Movie Review: Selma

selma-movieSelma, the story of a pivotal point in the civil rights work of Dr. Martin Luther King, Jr., is a well-cast, well-acted re-telling. At times it lacks a bit of a spark, especially as David Oyelowo delivers MLK’s rousing, eloquent and inspired speeches in an almost too polished fashion. But this is one of the film’s only flaws.

The very word Selma should be fraught with meaning for Americans, but with each generation, once-shocking and galvanizing events fade. Historical dramas are an excellent way to bring to life crucial personages and moments, to “never forget” where we came from as a country. Many historians loathe these re-enactments because they know all the finer complexities of situations and fear that what people now see on the screen will become ingrained as Gospel truth. But getting 80% of history right is worth it if the alternative is knowing 0%.

Selma truly focuses on this one event in MLK’s life with just enough backstory to get us going, with just enough hints at the even worse recent nightmare of slavery. Nothing is gratuitous or maudlin in Selma. This shows great restraint in proper filmmaking, much like the great restraint required by the nonviolent movement.

Rather than overstuffing the film with every great event and character of the 60’s, Selma is focused. For example, we see Malcolm X only once, at just the right time and in just the right way.

Oprah Winfrey is almost unrecognizable as she gives an incredibly humble and unprepossessing performance. Carmen Ejogo looks eerily like Coretta Scott King, so much so that you would think she had cosmetic surgery.

MLK’s small entourage of planners and activists give just the right aura of men powerful and determined in their own right, but willing to trust the thinking, leading and strategizing genius of Dr. King. But the real heroes of the film and the movement are the completely ordinary everyday folks who laid it all on the line.

Tom Wilkinson is brilliant (and comical) as LBJ. There is subtle humor everywhere if you know a little something about these times: Edgar J. Hoover’s bit part is hilarious.

The film does not forget that Dr. King (doctorate in theology from Boston University) was also, or perhaps first, a pastor. God is the ultimate reason, the ultimate giver of freedom and rights and dignity, and the civil rights movement is very much seen as God’s will–“who created all men equal”–by its participants.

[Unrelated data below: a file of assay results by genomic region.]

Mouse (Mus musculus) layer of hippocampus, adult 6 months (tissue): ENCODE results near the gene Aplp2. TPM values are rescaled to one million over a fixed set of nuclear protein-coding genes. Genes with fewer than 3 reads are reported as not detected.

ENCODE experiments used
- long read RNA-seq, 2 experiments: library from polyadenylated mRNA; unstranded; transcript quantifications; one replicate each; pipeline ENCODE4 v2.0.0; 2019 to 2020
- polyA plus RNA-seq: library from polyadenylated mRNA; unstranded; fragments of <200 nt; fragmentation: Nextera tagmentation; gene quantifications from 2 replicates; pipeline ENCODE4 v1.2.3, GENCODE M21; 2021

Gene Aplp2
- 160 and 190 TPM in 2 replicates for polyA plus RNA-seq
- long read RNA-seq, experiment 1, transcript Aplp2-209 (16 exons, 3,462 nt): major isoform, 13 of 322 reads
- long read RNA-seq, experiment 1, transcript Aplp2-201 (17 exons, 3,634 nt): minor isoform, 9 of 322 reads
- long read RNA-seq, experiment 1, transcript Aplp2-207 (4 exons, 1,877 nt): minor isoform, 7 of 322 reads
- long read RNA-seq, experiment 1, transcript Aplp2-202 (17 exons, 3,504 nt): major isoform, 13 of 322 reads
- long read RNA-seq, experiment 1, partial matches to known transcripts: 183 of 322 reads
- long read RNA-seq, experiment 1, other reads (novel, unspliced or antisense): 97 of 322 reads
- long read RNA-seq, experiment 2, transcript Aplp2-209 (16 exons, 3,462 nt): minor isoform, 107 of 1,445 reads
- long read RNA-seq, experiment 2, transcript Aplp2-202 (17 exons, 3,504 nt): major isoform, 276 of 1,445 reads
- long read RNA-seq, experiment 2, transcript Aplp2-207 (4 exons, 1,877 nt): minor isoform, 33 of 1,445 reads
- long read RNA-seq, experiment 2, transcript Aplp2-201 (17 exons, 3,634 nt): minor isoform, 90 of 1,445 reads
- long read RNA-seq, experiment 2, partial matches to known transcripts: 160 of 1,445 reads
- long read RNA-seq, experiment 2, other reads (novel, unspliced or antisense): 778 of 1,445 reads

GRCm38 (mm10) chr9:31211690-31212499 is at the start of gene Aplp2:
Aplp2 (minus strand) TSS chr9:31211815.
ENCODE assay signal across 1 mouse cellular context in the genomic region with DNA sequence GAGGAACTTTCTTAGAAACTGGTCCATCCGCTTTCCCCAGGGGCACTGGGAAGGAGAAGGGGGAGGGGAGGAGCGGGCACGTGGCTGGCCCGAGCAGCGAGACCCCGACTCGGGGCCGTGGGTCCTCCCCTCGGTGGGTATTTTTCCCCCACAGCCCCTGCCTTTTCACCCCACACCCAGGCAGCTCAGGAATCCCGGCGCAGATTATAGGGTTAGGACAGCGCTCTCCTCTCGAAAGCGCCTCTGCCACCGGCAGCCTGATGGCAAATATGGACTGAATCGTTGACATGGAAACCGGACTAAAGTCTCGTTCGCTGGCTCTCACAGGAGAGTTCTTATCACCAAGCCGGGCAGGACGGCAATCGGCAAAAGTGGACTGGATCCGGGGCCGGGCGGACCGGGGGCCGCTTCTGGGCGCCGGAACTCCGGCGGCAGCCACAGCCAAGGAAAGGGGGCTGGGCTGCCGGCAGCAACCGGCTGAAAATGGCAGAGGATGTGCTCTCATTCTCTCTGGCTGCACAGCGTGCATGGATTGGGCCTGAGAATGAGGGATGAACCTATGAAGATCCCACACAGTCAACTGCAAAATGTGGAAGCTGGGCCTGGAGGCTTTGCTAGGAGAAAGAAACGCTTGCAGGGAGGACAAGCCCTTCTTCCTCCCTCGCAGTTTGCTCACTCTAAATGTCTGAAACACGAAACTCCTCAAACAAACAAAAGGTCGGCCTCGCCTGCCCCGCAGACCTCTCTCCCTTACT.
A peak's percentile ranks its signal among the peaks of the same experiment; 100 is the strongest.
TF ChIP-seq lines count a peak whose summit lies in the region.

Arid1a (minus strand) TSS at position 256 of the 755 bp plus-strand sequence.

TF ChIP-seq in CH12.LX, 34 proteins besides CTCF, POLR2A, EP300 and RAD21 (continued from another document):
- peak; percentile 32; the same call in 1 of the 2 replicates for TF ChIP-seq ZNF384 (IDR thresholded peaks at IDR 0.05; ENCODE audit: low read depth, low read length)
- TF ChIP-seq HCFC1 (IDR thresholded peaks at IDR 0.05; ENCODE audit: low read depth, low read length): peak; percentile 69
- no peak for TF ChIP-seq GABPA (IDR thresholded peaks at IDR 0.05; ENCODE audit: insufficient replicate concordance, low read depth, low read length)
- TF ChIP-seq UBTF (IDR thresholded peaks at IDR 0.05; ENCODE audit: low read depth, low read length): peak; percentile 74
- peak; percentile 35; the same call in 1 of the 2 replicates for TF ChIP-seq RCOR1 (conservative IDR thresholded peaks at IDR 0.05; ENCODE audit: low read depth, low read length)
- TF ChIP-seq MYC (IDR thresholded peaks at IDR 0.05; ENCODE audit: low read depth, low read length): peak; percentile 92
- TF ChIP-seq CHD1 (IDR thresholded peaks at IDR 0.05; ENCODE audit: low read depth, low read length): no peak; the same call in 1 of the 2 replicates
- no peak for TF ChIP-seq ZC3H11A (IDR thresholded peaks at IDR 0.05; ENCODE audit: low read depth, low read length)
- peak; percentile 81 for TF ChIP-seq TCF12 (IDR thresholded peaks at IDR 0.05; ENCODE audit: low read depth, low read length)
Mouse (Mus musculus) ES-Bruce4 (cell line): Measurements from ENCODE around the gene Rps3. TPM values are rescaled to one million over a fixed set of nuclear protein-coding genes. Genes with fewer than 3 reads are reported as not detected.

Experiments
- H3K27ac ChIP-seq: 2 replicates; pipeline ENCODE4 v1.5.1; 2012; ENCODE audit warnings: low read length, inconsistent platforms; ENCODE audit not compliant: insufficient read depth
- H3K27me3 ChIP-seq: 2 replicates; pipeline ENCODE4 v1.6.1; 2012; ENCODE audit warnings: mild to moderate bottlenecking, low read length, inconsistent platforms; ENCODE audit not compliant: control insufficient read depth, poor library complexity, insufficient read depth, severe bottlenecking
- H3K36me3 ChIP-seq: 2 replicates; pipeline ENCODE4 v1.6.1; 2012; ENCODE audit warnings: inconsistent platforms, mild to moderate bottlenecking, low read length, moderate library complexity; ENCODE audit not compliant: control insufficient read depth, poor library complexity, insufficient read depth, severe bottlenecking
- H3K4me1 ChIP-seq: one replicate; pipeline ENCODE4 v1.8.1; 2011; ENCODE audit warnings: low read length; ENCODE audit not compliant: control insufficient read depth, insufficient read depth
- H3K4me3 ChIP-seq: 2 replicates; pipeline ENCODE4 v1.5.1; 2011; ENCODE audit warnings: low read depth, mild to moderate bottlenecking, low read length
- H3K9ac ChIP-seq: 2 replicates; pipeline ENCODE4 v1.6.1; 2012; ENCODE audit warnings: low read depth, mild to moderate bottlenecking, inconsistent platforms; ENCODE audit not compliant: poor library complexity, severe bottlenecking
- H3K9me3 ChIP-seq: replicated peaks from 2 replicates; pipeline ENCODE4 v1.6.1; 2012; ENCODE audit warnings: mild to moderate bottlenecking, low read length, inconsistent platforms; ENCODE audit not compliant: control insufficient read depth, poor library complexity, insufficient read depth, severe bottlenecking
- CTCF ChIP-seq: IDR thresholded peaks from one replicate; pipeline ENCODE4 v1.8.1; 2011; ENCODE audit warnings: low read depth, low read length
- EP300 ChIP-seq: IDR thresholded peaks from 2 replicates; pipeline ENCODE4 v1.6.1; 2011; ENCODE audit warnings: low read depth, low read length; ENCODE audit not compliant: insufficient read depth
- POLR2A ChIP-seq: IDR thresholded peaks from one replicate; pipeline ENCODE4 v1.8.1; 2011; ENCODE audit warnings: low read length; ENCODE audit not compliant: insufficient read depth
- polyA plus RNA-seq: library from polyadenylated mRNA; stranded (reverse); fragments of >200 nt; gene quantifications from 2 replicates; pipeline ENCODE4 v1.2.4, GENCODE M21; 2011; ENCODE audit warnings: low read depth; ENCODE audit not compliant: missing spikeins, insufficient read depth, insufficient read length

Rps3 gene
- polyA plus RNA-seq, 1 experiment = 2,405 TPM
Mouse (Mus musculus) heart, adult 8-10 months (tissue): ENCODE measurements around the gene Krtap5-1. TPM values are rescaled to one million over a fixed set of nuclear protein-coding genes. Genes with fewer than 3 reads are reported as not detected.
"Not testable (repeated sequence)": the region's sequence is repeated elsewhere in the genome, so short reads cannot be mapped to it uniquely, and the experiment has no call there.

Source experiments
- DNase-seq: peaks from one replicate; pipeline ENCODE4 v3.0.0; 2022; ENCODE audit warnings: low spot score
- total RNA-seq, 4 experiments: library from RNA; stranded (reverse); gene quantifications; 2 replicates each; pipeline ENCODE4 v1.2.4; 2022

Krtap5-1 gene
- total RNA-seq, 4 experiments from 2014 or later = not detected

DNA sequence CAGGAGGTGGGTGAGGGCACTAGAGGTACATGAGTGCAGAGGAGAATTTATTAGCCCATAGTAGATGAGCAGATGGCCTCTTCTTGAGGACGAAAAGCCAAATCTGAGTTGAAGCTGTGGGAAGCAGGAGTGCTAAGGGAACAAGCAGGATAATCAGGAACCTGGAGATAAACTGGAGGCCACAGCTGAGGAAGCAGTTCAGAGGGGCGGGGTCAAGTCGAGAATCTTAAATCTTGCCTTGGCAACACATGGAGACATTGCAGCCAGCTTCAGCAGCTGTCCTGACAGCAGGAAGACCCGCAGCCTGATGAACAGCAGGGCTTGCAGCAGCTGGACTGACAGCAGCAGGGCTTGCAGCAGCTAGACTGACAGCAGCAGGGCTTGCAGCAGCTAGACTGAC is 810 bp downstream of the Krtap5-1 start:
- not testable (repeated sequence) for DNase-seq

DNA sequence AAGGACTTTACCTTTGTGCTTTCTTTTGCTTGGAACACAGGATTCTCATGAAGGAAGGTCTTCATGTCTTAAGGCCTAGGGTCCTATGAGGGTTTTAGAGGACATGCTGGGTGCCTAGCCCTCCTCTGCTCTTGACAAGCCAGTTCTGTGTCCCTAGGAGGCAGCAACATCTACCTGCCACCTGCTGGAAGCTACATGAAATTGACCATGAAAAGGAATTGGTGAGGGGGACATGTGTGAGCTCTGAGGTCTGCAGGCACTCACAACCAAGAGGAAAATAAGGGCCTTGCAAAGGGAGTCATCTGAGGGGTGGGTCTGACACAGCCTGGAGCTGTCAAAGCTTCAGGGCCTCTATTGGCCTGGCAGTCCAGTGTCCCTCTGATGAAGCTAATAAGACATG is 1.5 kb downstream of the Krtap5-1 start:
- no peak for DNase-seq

The tone of the film is mostly mildly tense with a few flares in violence and raw emotion. There are many scenes of a kind of minimalist stillness. The film could have been made in a more dynamic way with intensity, blasting score, with quicker cuts and shorter dialogue, but it gives us the feel of real life unraveling in real time. The cornucopia catalogue of this era’s music (including all the jazz, blues, Gospel, folk, rock, spirituals, etc.) is used sparingly and to great effect.

For the most part, little of the actual footage of the Selma March(es)–there were two!–is used, which puts the burden on the current-day filmmakers to deliver their own images, rather than using the real images as a crutch. Only towards the end, and with purpose, do we see long cuts of the actual marches.

The first march was all Black. The second march was integrated. The media played a great role in raising awareness of the invisible horrors transpiring in the South by reporting in print, but also and much more powerfully, photographing and filming, and then displaying on worldwide television.

Today’s social justice movements (e.g., “Occupy” and #BlackLivesMatter) could really take a page from Dr. King’s, Ghandi’s and others’ playbook. If possible, go stringently by the existing laws in order to change them. Otherwise, highly organized civil disobedience. (An unjust law is no law at all.) Have a cogent list of demands, outcomes and desired goals. Use the system itself in order to be able to truly use the system (in “Selma’s” case, be able to vote). And above all? Nonviolence. Because nonviolent action works and brings lasting change.

But who will be able to stick to nonviolence in the face of all kinds of unwarranted, blatant and brutal intimidation, oppression, bigotry, and flagrant disregard for the law by those in power? Who will have the superhuman patience to be able to carry on in the face of stubborn attitudes that refuse to change? Only those who truly believe in the depths of their hearts that hatred is weaker than love.

Sister Helena Burns, fsp belongs to the Daughters of St. Paul, an international congregation of religious women dedicated to spreading God's Word through the media: www.pauline.org. She gives workshops to teens and adults on media, philosophy, and Theology of the Body and is the movie reviewer for The Catholic New World, Chicago's Catholic newspaper. You can follow her excellent blog, HellBurns at hellburns.blogspot.com.